Washington Editor

ChemGenex Therapeutics Inc. and AGT Biosciences Ltd. are merging to form a genomics-driven pharmaceutical firm with leading-edge technology and two cancer drugs in clinical trials, officials from both companies said.

AGT, of Melbourne, Australia, agreed to issue about 28 million ordinary shares to ChemGenex shareholders. The shares are valued at about A$14 million (US$10.4 million), said Harry Pedersen, ChemGenex's chief business officer and executive vice president of corporate development.

AGT's stock (ASX:AGT) closed Tuesday at A56 cents on the Australian Stock Exchange.

ChemGenex, of Menlo Park, Calif., is a privately held firm. Following the merger, which is expected to close by mid-June, AGT plans to upgrade from the current level 1 to a level 2 American depository receipt Nasdaq program for the combined entity as soon as it's practical, the company said. It's not clear whether the ticker will change to reflect the new firm's name.

The combined firm, with offices in Menlo Park; Geelong, Australia; and San Antonio; will be called ChemGenex Pharmaceuticals and initially will employ 55 to 60 people, a figure expected to grow, Pedersen told BioWorld Today. For ChemGenex, which brings two Phase II drugs to the table, the merger is the perfect marriage of companies on the same wavelength, Pedersen said.

ChemGenex focuses on drug development and applying genomics tools to drug development, while AGT essentially has worked in the discovery arena, operating as a genomics company that discovers and validates targets, and screens programs for its partners, he said. ChemGenex has a healthy cancer program, while AGT brings expertise in diabetes and obesity. As a single firm, ChemGenex Pharmaceuticals also will work in anxiety and depression.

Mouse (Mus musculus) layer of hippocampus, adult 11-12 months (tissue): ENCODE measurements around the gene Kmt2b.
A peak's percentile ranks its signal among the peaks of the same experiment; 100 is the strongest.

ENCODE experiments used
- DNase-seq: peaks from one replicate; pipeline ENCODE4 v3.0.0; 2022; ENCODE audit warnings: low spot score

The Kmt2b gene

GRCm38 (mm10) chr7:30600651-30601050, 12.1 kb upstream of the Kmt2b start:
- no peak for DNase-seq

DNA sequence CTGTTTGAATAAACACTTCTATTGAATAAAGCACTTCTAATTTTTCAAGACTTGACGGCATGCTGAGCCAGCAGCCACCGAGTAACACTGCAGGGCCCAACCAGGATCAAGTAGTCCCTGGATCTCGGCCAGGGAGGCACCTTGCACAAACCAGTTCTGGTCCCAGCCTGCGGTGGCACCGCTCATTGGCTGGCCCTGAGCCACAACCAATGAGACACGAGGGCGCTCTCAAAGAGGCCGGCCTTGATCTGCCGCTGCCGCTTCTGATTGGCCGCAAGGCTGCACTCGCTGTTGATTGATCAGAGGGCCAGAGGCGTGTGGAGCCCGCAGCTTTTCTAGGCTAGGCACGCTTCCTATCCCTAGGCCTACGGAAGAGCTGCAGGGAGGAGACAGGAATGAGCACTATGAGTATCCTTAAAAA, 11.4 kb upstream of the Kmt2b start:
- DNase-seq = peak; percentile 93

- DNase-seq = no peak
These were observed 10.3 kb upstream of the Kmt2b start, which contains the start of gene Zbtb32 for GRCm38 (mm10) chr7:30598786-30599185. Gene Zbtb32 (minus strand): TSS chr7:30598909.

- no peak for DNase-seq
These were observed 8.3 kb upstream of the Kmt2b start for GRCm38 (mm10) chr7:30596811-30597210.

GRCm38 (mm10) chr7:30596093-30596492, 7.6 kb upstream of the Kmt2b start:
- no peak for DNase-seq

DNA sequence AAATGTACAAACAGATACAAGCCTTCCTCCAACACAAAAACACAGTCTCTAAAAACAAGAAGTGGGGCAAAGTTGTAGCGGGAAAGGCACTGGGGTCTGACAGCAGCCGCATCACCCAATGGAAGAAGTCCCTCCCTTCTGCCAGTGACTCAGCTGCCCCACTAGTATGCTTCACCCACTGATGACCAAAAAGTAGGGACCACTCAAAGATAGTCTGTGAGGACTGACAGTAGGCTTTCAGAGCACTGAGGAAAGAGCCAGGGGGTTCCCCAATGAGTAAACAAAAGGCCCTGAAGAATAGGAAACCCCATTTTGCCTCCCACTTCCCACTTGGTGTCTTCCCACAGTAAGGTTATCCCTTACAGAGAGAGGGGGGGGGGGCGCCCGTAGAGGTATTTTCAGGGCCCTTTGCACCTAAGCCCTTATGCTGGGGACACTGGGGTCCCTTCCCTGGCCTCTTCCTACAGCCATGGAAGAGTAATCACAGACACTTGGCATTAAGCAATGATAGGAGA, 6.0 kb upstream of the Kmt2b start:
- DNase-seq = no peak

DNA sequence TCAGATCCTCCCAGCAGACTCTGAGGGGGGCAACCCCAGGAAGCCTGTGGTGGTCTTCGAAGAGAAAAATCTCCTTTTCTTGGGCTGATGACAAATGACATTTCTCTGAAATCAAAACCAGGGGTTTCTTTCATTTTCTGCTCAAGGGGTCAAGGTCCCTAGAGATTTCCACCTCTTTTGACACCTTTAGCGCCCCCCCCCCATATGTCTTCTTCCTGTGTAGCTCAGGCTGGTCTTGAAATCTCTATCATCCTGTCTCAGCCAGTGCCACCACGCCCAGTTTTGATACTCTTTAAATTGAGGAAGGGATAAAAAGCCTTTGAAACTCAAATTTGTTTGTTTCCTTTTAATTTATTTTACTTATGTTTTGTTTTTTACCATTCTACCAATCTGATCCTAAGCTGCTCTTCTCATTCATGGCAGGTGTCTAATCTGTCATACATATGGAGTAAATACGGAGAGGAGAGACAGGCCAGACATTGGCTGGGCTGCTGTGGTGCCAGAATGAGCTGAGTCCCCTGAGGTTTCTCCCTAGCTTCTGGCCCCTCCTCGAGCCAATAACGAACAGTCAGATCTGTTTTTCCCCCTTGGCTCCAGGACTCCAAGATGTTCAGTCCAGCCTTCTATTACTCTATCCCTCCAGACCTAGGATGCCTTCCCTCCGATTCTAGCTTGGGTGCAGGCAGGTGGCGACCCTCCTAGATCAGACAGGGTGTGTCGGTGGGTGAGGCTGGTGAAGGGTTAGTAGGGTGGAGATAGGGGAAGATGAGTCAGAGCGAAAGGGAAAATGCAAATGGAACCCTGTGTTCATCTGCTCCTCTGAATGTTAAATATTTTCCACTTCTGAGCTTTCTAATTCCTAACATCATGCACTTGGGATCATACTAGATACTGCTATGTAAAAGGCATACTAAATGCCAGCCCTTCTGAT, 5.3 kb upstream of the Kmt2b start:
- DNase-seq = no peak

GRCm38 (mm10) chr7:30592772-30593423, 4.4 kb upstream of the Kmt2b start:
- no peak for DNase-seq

ChemGenex's most advanced candidate, Ceflatonin (homoharringtonine), is in Phase II studies for myelodysplastic syndrome and is expected to enter a Phase II later this year in chronic myelogenous leukemia (CML). The firm hopes to enter a Phase III in CML next year, and also expects to begin studies in acute myeloid leukemia this year.

Homoharringtonine was discovered by the National Cancer Institute in the same program that generated Taxol and irinotecan. ChemGenex developed its own purified formulation of homoharringtonine, which became Ceflatonin. The other candidate, Quinamed (amonafide dihydrochloride), also originated from a NCI program. Quinamed is in Phase I/II studies in solid tumors. Pedersen expects future studies to evaluate the candidate in prostate and breast cancer, and possibly gastric, ovarian and colon cancers. Beyond the lead drugs, ChemGenex has other preclinical compounds at various stages and hopes one will enter the clinic next year.

AGT said it has "significant capabilities" in diabetes and obesity research and has a long-term agreement with the European pharmaceutical company Merck-Sante SAS, of Lyon, France, that already has been worth more that A$38 million. The alliance has generated substantial intellectual property, the company said. AGT also has business units that operate in diagnostics, animal therapeutics, over-the-counter medications and fee-for-service research provisions.

AGT's major shareholders are Charter Pacific Corp. LLC, of Brisbane, Australia, with a 33 percent stake; Merck-Sante with 9.9 percent; and Queensland Investment Corp., also of Brisbane, with 9.1 percent. Global Markets Capital Group LLC, of New York, advised AGT on the merger.

Greg Collier, AGT's CEO, will serve as CEO of the combined company while Dennis Brown, ChemGenex president and CEO, will serve as the new company's president.